The Celtics’ pregame introductions are usually filled with loud music, flashy graphics and plenty of roars. But the scene before Thursday’s game against the Warriors was considerably more subdued, as the franchise honored former Lakers star Kobe Bryant.
Bryant and his 13-year-old daughter Gianna were two of nine people killed in a helicopter crash near Los Angeles on Sunday morning. The NBA community has been reeling ever since, and the tributes and remembrances have flowed from all corners of the basketball world.
Thursday’s game was the Celtics’ first at TD Garden since Bryant was killed. After the national anthem, the team replaced the usual starting lineup introductions with several Bryant tributes.
First, a list of the nine crash victims was shown on the scoreboard. Then a 24-second moment of silence was held, a nod to the No. 24 that Bryant wore for much of his career with Los Angeles. As each second ticked off a clock, a different picture of Bryant was shown on the arena’s video board, including several from his matchups against the Celtics.
The silence was pierced a few times when fans shouted out their support of Bryant.
Afterward, a tribute video was played that showed various high points from Bryant’s career, from his 81-point night to his championships to his intense matchups against the Celtics. Current Celtics like Jaylen Brown and Jayson Tatum also talked about what Bryant meant to them.
Brown said that the first jersey he ever owned was a Bryant jersey. Tatum said Bryant was the reason he started playing basketball. Near the end of the video, a clip was shown of Bryant’s final game in Boston in the 2015-16 season.
There were fans in Bryant jerseys and Lakers shirts sprinkled throughout TD Garden, and a few of them were shown on the scoreboard after the video ended.
“It’s still tough,” Tatum said earlier Thursday. “It’s still heavy on our heart and people are still thinking about it. It’s still tough.”
Coaches name Tatum to All-Star team
Tatum has been selected for his first All-Star team, one of seven reserves selected by Eastern Conference coaches.
“Definitely it is an honor,” Tatum said. “I am extremely blessed and grateful. [In my] third year, to make the All-Star team, it is a surreal feeling. I’m just very excited and it’s a dream come true.”
The third-year forward entered Thursday’s game against the Warriors averaging 21.5 points, 6.9 rebounds and 2.9 assists per game this season. He is shooting 43.5 percent from the field and 36.6 percent from beyond the 3-point line, both of which are career lows. But he has taken on a larger scoring load this season, including 41- and 39-point nights.
The Celtics have outscored opponents by 11.1 points per 100 possessions with Tatum on the floor, the highest mark among Boston’s regulars.
“I always watched the All-Star game to see the best players on the floor at the same time,” Tatum said recently. “It was cool. I always envisioned myself one day being on that court.”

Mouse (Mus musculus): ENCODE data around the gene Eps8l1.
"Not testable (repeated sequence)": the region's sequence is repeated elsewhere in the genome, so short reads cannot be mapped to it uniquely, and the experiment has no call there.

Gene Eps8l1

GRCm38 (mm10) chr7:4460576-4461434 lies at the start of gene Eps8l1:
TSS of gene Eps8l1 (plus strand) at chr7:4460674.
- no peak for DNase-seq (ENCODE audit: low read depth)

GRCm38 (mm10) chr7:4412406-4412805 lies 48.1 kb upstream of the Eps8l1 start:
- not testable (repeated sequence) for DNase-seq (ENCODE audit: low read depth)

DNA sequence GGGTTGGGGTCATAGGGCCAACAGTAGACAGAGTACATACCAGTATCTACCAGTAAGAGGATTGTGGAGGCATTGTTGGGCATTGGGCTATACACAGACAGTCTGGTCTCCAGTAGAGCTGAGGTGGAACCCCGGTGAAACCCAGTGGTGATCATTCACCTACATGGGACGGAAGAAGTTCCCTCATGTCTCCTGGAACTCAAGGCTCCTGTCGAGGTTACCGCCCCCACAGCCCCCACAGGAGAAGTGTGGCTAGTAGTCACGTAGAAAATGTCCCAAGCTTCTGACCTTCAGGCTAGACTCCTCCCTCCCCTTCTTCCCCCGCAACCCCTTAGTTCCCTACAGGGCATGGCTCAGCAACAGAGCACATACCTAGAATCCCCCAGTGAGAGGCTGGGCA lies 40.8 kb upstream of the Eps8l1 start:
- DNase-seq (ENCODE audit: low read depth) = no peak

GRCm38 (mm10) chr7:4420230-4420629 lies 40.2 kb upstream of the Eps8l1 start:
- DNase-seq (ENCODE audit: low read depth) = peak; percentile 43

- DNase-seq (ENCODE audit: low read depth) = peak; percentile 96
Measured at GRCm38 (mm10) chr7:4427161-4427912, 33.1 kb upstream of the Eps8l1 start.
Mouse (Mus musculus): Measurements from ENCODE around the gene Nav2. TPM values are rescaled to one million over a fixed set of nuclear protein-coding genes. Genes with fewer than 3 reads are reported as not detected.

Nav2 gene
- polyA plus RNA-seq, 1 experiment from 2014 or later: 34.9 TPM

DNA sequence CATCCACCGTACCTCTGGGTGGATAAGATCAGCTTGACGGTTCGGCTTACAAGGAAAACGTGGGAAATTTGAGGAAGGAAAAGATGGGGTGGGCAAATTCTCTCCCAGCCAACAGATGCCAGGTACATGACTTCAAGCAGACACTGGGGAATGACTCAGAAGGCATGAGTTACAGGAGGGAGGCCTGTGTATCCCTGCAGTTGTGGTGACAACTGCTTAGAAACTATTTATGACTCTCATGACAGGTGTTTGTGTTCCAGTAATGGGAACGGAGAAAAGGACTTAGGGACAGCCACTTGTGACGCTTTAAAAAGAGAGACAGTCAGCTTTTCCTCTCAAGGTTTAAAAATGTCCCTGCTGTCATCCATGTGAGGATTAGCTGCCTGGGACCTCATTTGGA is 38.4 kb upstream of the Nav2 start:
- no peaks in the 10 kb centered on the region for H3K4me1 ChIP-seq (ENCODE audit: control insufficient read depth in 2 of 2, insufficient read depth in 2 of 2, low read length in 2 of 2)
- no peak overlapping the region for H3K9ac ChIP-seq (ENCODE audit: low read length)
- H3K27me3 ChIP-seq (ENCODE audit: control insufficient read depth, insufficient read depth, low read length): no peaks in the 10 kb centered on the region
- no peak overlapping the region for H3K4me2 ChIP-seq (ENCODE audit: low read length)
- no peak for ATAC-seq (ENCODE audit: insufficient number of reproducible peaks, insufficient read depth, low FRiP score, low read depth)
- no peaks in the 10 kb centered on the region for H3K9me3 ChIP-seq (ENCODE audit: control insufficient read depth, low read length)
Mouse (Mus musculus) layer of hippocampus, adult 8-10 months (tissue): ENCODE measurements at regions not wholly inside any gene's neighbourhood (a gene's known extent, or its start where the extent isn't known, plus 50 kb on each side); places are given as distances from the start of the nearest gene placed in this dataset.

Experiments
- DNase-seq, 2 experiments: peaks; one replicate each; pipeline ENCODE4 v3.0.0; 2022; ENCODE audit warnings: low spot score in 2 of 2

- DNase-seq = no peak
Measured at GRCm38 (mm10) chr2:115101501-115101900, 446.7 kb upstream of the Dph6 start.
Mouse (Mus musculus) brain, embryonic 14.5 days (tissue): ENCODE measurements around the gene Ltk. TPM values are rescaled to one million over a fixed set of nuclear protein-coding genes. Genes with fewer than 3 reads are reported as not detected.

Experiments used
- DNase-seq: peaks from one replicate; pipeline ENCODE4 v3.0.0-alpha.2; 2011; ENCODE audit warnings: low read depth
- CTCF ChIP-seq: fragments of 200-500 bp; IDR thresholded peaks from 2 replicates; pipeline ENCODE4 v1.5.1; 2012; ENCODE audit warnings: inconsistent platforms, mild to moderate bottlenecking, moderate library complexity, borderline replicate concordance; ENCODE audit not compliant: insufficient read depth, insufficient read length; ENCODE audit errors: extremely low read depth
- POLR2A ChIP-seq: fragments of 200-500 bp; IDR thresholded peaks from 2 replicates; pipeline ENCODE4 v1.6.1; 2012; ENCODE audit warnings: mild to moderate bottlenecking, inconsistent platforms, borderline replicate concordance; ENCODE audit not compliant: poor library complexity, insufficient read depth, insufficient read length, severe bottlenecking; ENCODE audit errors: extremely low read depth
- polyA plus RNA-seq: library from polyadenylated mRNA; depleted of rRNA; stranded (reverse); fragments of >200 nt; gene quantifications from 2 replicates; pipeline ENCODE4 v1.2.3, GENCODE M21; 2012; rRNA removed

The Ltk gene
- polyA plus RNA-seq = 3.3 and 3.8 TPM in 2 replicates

Tatum will join Celtics point guardKemba Walker, who was previously selected as a starter for the Feb. 16 game in Chicago. The Celtics’ coaching staff could still be tabbed to lead one of the All-Star teams, too. If Boston passes the Heat and Raptors and moves into second place after Sunday’s games, its coaching staff would get the nod.
Brown, who entered Thursday averaging 20.1 points and 6.6 rebounds while making 49.5 percent of his shots, did not make the squad.
“We’ve said all along the most important thing is not to be named an All-Star it’s to be playing like one,” Celtics coach Brad Stevens said. “Both of them are playing like one, both of them have had great years.”
Toronto’s Kyle Lowry, Milwaukee’s Khris Middleton, Indiana’s Domantas Sabonis, Miami’s Jimmy Butler and Bam Adebayo, and Philadelphia’s Ben Simmons were the other players to be selected from the Eastern Conference.
In the West, Portland’s Damian Lillard, Utah’s Donovan Mitchell and Rudy Gobert, Denver’s Nikola Jokic, New Orleans’ Brandon Ingram, Houston’s Russell Westbrook, and Oklahoma City’s Chris Paul, were selected.
Tatum returned on Thursday after missing three games because of a strained groin. He was expected to be limited to about 25 minutes. Enes Kanter missed his fourth game in a row because of a bruised hip. Kanter completed a workout at the team’s morning shootaround on Thursday and Stevens said he was “questionable at best” for Saturday’s game against the 76ers.
Javonte Green, meanwhile, returned after missing one game with a sore knee.
Zone defenses more common
As teams look for new and creative ways to slow opposing offenses down during this era of fast-shooting, 3-point spraying offenses, zone defenses have emerged as an increasingly common option.
Miami played a zone extensively during its loss to the Celtics on Tuesday. Stevens estimates that zones are being used about five times as often as they were during his rookie campaign.
“It’s interesting,” Stevens said. “We spent more time on zone offense than ever before in training camp because we thought this was going to be the year that it started to take off. With the number of 3-point-shooting teams, the old theory would be that sometimes a zone’s going to give up those looks. But now I think that’s the way that you can stay in your general areas and challenge shooters. I understand why people are playing more of it.”